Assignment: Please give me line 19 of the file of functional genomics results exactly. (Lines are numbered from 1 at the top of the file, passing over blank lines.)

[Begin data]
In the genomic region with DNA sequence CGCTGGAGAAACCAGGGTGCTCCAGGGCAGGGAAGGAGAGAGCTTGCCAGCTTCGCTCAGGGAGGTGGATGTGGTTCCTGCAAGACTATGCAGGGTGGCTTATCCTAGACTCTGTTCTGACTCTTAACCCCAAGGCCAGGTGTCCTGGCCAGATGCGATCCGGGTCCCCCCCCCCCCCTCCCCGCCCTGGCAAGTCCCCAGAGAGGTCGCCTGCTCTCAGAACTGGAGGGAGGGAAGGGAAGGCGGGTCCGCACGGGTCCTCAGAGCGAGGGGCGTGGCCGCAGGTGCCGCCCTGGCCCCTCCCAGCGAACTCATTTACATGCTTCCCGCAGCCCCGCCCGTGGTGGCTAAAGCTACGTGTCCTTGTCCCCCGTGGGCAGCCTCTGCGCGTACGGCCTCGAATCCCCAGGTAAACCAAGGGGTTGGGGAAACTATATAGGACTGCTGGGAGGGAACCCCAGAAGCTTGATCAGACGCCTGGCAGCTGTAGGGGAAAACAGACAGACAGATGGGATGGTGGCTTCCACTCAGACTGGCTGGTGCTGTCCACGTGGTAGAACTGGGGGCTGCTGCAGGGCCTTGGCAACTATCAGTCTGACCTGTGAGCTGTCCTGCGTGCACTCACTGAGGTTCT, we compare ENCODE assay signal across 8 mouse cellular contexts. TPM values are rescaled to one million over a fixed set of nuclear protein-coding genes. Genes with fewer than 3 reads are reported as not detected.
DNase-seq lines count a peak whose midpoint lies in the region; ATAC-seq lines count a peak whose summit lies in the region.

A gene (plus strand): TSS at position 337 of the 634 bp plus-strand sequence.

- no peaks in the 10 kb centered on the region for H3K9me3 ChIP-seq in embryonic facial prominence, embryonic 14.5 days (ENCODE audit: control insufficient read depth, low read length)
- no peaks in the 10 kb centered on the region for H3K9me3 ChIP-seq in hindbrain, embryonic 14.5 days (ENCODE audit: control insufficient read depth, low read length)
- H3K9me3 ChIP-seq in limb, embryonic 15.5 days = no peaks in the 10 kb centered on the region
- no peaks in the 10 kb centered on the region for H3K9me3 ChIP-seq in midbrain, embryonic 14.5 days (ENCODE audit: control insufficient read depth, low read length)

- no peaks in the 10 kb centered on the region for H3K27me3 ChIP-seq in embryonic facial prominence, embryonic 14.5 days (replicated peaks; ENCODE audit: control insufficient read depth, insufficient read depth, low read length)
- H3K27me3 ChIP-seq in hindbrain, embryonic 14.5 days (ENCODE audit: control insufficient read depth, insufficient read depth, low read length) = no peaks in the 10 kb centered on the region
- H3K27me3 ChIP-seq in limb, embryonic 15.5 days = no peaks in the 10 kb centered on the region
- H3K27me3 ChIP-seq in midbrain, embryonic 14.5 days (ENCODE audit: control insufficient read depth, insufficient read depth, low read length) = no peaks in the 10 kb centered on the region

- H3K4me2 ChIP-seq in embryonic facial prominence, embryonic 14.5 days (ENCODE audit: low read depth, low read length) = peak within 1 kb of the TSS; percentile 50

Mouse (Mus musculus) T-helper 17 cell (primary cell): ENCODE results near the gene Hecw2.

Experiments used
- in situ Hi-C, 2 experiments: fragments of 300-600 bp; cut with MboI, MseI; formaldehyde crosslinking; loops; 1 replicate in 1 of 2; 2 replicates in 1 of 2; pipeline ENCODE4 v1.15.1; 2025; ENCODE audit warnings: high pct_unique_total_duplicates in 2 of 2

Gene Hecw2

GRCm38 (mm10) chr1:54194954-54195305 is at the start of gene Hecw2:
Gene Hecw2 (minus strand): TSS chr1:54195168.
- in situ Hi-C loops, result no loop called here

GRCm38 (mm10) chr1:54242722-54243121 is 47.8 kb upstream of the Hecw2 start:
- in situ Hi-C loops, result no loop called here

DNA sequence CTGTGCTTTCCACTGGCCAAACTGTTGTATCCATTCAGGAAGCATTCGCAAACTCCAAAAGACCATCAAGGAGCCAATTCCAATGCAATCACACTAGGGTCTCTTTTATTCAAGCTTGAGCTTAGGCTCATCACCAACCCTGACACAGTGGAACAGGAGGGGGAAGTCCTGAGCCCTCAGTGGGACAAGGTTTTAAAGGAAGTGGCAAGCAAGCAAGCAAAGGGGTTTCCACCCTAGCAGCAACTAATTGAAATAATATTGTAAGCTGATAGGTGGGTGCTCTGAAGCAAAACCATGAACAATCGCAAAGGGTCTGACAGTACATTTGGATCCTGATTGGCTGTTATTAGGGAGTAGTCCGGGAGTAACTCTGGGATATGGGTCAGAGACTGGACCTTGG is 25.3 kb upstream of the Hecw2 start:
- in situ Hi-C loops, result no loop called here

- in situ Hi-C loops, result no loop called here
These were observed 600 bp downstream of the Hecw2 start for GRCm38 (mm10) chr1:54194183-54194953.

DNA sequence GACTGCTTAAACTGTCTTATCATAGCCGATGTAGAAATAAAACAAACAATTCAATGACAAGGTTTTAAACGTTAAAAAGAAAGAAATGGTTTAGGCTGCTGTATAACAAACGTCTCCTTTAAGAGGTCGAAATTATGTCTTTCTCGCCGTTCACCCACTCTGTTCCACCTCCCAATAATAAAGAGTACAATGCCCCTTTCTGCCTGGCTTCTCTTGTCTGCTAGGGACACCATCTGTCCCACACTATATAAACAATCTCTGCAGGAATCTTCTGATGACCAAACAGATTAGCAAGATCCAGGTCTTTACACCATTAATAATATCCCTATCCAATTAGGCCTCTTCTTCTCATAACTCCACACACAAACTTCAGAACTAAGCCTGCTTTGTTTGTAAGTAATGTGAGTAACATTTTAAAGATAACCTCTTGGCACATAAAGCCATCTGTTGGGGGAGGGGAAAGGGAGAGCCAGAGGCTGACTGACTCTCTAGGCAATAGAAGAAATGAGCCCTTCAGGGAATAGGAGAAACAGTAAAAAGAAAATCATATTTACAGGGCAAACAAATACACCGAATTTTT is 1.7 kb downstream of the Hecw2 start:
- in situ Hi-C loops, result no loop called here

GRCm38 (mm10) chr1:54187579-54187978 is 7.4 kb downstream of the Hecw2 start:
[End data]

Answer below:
- in situ Hi-C loops, result no loop called here